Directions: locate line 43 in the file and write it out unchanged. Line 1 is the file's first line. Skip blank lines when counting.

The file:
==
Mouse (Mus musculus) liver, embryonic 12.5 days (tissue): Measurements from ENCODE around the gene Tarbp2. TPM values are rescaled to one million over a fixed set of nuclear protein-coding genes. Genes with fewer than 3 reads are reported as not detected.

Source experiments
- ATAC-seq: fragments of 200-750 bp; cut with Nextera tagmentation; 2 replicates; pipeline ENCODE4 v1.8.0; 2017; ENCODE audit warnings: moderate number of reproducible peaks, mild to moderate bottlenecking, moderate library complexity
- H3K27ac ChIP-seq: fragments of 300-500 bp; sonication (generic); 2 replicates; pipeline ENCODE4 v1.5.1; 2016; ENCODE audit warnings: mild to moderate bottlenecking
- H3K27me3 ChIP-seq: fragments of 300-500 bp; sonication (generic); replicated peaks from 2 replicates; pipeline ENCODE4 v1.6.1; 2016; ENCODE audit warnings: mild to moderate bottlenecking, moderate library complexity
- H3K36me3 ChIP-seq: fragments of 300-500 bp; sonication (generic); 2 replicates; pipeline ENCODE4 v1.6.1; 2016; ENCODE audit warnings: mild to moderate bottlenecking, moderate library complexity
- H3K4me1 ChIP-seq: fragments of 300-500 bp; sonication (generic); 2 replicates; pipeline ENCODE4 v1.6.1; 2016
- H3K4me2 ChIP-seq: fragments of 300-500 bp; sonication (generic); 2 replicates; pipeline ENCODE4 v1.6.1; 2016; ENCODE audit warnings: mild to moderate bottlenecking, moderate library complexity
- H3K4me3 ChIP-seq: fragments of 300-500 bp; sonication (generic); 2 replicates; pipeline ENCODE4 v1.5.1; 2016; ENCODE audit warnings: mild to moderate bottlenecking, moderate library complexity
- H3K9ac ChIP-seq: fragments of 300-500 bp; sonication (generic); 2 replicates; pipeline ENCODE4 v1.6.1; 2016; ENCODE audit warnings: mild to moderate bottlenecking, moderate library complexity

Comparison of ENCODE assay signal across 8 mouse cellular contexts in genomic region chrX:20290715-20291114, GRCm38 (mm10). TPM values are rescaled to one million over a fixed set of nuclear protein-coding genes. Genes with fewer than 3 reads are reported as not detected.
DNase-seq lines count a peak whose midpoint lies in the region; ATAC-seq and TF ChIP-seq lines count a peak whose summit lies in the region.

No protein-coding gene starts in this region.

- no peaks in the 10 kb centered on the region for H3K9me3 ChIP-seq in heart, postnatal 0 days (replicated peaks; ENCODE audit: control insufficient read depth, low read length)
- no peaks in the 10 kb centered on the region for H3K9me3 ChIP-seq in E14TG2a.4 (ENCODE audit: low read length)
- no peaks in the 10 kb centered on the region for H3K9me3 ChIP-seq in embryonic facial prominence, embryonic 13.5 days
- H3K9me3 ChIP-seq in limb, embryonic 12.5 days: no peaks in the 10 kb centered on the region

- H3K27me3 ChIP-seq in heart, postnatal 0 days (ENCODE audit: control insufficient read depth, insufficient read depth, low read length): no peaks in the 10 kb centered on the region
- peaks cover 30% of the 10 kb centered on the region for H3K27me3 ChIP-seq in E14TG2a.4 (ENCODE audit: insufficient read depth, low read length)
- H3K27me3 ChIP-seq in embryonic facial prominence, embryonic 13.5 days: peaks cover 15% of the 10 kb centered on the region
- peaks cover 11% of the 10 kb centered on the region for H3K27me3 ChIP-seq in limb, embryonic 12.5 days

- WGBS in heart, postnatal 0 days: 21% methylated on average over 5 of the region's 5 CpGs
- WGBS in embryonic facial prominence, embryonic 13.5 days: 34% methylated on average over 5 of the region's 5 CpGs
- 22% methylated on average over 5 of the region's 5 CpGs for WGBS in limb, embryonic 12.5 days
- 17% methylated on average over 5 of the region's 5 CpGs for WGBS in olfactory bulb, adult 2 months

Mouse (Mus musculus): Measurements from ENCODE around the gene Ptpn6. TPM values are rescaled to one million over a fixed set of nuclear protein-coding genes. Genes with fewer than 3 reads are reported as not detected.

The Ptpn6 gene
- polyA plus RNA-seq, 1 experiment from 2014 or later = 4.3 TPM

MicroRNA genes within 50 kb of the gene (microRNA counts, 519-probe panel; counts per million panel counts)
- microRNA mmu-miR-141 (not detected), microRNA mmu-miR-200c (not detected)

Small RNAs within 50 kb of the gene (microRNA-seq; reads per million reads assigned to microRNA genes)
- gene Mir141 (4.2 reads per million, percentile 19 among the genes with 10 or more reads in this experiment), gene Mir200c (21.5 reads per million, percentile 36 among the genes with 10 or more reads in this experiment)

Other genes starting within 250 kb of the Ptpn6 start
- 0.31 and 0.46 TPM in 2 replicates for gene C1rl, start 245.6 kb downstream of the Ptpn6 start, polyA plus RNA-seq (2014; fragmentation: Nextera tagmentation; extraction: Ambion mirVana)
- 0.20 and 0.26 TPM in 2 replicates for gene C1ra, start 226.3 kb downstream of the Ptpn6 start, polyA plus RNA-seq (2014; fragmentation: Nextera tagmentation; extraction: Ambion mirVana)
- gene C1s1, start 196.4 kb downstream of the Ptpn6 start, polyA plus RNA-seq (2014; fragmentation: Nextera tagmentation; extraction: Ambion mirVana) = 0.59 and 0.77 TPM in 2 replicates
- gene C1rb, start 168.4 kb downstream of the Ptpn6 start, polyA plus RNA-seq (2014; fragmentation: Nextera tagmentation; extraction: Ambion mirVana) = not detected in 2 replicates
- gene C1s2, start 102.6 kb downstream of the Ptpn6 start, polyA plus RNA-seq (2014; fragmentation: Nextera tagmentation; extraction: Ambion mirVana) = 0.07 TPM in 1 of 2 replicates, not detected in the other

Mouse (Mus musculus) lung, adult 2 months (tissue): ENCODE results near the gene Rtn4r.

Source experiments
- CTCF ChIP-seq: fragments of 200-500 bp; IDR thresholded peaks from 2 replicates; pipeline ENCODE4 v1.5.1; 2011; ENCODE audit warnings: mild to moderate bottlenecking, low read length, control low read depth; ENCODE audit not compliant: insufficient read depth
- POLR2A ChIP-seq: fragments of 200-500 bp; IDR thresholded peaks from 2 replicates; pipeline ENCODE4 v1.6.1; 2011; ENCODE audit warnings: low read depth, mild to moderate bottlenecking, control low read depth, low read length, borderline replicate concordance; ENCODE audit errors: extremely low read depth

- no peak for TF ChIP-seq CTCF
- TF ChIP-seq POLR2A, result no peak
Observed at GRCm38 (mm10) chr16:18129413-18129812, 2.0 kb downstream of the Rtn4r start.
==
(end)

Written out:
- no peak for TF ChIP-seq CTCF